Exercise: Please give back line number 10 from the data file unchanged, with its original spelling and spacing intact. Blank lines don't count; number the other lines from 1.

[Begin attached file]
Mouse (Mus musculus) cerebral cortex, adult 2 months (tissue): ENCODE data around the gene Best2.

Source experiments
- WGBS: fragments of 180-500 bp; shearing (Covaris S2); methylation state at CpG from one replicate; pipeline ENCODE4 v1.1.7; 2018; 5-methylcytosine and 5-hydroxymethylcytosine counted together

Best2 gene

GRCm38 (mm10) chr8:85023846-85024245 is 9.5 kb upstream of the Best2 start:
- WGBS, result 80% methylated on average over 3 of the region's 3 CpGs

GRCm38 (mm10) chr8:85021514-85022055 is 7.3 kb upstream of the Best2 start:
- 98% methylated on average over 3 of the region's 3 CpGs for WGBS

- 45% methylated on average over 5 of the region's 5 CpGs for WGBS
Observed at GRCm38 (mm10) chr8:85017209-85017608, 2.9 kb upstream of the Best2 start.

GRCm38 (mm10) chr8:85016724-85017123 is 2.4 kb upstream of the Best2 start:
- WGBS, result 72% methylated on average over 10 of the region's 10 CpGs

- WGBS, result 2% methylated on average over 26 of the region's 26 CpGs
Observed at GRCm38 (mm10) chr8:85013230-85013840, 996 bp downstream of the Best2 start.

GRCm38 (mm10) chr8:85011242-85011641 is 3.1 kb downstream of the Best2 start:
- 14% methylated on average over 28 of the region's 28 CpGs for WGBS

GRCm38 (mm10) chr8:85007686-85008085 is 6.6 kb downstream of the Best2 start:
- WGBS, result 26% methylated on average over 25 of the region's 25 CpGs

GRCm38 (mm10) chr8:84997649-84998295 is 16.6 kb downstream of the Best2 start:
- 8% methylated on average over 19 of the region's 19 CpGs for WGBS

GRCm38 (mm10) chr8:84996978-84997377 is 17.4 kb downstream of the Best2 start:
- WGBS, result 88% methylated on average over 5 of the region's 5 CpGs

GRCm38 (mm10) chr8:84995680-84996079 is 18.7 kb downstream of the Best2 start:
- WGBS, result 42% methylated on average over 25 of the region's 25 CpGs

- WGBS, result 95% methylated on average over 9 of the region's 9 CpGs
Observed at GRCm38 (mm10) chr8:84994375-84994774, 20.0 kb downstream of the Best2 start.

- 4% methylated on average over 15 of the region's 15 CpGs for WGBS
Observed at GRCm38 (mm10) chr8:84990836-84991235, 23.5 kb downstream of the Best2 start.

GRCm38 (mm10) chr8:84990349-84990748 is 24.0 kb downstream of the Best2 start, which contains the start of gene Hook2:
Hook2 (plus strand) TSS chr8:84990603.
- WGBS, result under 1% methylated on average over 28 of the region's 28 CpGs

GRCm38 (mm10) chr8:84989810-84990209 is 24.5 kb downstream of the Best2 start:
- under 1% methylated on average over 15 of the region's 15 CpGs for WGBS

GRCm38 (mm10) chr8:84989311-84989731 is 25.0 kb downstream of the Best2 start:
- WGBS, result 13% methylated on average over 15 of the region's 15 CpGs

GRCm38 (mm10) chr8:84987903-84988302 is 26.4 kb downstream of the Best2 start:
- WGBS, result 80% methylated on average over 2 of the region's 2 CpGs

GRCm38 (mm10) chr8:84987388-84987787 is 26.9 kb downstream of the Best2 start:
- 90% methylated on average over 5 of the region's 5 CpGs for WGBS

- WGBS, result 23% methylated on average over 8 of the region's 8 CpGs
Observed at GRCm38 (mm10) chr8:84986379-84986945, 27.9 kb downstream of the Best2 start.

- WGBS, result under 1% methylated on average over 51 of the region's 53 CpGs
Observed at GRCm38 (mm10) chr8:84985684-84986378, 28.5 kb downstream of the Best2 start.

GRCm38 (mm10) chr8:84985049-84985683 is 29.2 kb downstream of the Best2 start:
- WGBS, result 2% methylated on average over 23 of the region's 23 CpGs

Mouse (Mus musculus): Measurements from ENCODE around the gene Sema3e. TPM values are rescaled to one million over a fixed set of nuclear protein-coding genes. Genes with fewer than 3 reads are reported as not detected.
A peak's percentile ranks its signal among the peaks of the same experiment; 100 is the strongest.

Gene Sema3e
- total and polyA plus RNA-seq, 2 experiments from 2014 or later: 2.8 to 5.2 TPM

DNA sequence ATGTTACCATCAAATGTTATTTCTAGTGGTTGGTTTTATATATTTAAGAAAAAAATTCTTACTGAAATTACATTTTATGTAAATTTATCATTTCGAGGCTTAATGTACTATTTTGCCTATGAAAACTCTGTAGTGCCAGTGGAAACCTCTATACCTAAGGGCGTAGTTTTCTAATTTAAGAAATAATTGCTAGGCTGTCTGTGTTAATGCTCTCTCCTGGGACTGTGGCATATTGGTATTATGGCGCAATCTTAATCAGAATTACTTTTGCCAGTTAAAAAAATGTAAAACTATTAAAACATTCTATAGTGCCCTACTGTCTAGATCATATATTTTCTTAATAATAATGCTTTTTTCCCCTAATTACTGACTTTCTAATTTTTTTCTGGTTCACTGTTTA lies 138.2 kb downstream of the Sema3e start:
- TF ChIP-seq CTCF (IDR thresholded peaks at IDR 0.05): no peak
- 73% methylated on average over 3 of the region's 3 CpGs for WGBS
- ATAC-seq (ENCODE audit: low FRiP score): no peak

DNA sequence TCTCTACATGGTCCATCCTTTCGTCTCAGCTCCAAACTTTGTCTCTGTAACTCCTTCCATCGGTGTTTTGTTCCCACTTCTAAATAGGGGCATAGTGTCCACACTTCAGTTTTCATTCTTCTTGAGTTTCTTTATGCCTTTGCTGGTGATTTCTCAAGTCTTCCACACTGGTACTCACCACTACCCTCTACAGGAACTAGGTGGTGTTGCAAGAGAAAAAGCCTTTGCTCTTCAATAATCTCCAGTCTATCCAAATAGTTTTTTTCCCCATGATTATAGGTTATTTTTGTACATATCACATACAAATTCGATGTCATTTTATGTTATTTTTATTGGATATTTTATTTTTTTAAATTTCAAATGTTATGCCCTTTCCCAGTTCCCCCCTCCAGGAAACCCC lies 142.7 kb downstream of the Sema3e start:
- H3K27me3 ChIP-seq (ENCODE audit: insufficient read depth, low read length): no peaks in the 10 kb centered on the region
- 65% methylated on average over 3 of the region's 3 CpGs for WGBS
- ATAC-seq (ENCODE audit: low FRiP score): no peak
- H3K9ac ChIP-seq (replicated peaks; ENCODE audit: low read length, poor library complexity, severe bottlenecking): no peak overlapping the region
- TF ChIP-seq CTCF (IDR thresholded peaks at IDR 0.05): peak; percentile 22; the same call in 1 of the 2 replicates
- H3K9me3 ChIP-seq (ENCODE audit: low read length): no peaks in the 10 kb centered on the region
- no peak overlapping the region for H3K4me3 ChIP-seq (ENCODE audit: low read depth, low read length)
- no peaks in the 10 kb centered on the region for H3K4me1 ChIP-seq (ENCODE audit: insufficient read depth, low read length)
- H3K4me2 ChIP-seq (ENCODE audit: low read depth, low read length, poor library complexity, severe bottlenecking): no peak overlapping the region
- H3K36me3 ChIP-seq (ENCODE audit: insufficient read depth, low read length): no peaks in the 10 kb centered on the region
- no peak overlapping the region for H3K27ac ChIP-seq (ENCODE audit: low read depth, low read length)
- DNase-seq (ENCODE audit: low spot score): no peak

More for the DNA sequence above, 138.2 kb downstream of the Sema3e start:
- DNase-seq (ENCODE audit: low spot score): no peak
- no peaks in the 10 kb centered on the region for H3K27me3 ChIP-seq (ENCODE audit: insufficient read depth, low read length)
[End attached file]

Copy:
Observed at GRCm38 (mm10) chr8:85017209-85017608, 2.9 kb upstream of the Best2 start.